By Lori Oja
The Health Science Information Consortium of Toronto (HSICT) was founded in 1990 out of a desire to strengthen the relationship between the University of Toronto Libraries and the affiliated hospital libraries to better serve teaching faculty, researchers and students. As we turn 30, we consider the changes and the improvements we can celebrate.
Ontario’s Health Information Consortium
When it was established, the Consortium consisted of 38 member institutions. The members included the University of Toronto Libraries (UTL), the fully affiliated teaching hospitals, the partially affiliated teaching hospitals and institutions and 9 community hospitals. At that time, every member had a link with the University of Toronto: the teaching institutions were affiliated with the Faculty of Medicine; the community hospitals were institutional members of the University of Toronto Libraries system.
Today, the Consortium has expanded its reach province wide and consists of over 50 members from Ottawa in the east to Sault Ste. Marie in the north and Thunder Bay in the west. Our membership has diversified beyond hospital libraries to all types of health libraries including Public Health organizations, government agencies and nonprofit organizations. Our goal is to become the provincial health information consortium in Ontario.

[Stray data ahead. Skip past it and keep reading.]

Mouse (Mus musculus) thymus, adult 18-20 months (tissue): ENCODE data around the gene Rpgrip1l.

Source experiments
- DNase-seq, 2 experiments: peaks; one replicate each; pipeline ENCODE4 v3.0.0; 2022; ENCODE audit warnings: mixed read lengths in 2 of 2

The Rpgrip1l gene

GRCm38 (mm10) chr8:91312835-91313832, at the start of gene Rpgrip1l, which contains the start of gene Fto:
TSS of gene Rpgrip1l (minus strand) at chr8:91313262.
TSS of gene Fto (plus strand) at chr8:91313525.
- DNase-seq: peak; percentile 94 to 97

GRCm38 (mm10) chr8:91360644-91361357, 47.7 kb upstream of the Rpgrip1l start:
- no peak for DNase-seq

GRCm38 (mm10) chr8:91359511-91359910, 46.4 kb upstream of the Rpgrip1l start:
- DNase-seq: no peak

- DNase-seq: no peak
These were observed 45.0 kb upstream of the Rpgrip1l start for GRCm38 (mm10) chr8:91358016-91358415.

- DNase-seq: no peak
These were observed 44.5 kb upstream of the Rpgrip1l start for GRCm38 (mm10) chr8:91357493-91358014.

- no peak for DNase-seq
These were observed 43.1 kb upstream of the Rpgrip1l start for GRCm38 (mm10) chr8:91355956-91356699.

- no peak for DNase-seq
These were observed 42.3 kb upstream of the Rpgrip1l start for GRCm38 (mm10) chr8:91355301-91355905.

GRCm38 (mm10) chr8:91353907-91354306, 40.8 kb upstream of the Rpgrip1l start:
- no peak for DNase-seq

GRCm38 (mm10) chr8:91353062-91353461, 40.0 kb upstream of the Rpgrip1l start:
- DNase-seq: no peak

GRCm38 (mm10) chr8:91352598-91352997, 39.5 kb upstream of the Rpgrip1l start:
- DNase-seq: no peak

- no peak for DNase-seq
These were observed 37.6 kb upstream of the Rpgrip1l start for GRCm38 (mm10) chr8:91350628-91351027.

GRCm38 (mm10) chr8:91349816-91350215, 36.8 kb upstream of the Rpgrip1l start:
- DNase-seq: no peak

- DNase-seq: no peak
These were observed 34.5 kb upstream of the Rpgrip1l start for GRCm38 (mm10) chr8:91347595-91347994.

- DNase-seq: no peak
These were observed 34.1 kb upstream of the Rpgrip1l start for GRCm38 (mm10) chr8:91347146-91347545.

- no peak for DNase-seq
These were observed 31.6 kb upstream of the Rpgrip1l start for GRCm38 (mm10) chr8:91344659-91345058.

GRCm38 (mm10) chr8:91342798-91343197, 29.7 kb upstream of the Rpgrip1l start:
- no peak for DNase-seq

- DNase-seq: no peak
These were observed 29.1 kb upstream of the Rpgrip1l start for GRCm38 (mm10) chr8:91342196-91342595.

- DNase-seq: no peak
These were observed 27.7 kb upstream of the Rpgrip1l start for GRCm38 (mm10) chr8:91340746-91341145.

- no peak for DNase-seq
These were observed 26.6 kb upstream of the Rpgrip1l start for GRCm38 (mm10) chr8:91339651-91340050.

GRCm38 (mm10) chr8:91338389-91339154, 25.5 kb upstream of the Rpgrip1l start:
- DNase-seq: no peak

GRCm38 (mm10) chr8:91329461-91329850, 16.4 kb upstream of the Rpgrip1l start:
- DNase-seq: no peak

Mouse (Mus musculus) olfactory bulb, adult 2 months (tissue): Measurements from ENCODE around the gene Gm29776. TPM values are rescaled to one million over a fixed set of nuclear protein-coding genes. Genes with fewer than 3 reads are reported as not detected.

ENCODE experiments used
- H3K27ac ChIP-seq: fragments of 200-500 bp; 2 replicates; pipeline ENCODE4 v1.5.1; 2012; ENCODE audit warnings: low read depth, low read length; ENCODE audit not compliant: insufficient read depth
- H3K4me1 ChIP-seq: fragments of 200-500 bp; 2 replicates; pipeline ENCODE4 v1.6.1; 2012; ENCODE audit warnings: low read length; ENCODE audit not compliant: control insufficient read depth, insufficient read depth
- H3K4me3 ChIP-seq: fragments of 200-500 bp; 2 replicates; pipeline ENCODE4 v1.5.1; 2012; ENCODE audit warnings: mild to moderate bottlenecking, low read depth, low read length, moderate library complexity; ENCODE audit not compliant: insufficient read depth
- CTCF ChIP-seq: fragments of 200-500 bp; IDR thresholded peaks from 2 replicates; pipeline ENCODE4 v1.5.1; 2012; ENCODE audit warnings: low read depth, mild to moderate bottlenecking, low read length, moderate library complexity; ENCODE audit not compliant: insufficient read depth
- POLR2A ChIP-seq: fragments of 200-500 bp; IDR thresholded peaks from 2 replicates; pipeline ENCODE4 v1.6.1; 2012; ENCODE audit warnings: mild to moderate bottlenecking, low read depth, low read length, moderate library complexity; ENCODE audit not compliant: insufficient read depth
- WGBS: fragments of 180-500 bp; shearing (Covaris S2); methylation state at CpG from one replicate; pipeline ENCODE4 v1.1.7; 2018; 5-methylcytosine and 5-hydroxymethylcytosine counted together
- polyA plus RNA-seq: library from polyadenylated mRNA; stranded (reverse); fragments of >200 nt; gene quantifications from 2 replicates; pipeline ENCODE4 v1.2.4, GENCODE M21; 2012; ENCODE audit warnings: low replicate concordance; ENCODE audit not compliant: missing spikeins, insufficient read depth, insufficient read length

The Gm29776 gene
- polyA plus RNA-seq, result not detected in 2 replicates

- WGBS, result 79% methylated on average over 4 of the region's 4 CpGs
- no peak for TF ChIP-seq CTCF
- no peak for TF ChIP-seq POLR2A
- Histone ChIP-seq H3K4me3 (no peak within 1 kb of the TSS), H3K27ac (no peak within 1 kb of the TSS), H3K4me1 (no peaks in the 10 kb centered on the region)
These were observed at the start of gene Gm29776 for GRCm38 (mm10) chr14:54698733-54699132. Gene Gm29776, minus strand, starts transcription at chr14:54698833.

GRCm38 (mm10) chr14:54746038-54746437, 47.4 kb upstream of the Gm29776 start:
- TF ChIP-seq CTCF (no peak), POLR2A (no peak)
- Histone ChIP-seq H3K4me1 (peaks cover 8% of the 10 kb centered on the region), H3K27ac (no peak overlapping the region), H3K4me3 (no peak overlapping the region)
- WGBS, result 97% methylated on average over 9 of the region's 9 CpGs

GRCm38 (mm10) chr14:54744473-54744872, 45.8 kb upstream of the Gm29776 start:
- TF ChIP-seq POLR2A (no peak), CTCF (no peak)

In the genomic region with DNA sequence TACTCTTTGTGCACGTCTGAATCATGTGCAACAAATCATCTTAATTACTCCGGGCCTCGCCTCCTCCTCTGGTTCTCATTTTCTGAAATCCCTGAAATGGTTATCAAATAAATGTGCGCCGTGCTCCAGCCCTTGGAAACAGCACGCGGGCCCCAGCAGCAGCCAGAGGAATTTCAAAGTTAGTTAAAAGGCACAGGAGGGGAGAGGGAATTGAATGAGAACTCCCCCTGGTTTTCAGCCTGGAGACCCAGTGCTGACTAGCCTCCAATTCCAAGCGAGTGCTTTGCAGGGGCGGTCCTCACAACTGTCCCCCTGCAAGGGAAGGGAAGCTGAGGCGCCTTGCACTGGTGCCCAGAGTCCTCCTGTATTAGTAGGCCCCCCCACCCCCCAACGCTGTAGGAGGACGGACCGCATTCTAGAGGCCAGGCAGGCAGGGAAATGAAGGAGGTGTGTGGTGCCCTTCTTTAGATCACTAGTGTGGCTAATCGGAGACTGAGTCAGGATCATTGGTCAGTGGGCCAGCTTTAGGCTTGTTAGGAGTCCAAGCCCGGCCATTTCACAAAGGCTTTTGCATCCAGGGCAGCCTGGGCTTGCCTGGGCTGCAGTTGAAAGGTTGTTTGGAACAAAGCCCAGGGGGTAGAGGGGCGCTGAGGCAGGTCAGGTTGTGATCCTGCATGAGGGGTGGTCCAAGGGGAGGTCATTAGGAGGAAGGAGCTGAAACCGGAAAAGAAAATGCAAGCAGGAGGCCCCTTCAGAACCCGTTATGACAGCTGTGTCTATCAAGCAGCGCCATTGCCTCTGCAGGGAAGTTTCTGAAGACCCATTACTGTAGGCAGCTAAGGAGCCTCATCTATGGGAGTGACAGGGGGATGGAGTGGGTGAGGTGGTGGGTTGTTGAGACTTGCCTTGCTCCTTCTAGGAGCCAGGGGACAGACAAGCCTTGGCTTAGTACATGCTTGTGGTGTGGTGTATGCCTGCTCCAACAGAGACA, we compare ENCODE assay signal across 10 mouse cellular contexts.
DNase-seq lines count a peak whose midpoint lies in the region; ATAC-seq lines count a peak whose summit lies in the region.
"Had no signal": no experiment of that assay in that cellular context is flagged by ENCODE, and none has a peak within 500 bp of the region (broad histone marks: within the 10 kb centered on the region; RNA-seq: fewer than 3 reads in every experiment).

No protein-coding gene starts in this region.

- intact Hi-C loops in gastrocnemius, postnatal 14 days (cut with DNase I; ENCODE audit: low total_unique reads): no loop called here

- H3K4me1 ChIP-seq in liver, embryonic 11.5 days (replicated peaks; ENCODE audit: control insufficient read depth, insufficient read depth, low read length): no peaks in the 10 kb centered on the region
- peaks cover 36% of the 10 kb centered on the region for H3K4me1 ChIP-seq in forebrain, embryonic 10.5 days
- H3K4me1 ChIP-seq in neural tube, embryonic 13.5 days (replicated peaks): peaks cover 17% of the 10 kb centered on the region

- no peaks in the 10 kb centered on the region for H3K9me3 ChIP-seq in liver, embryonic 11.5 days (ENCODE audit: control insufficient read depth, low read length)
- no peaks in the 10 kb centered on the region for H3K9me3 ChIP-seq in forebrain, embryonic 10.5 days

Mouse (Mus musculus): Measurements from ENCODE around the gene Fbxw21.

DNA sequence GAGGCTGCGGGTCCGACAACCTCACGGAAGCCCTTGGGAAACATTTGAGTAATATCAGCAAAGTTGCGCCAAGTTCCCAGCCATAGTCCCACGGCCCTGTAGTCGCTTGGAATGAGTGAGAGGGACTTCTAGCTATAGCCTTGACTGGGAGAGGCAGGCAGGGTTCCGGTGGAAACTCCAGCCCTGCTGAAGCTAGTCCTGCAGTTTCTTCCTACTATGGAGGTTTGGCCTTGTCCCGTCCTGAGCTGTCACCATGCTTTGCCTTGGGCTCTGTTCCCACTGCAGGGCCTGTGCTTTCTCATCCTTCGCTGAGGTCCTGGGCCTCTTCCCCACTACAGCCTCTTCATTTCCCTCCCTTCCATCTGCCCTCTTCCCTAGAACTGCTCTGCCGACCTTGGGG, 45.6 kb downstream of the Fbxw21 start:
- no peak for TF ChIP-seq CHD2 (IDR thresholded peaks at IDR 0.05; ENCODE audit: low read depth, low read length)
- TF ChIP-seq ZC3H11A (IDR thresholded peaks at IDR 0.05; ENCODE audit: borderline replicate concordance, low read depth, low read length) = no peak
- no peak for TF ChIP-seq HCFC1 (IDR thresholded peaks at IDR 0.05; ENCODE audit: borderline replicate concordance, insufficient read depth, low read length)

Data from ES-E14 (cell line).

With Joan Leishman as its first director and Sandra Langlands instrumental in its founding, the Consortium has a long history of fostering not only health libraries but health librarians. We continue to honor these two exemplary professionals through annual awards named after them that focus on lifetime achievement and innovation. Additionally, we highlight the many individual contributions our member librarians make throughout the year to the profession and other scholarly pursuits.
Adapting to needs
The Consortium's original purpose was to enhance resource sharing through the coordination of new technology and the rationalization of information resources. Over time, the focus has moved from the initial emphasis on sharing of paper-based resources to the consortia licensing of online databases and full-text resources.
While most consortia’s focus only on that role, HSICT has broadened its role to help advance our member’s own roles in health information delivery and health education. This has included professional development, expertise sharing and impactful advocacy initiatives.
The guiding principle for the Consortium is that collectively members can accomplish as a group much more than a single member could accomplish on their own. This principle remains and is enhanced as we consider how to add more value in future by:
· Enhancing collaborations among libraries by identifying and developing services and programs that can be provided at scale
· Establishing and communicating the value proposition for health libraries within their institutions
· Encouraging innovation in skills and services
· Providing further opportunities for expertise sharing, professional development and networking
As we have for the past 30 years, the Health Science Information Consortium will continue to evolve to ensure it is stronger and more relevant than ever.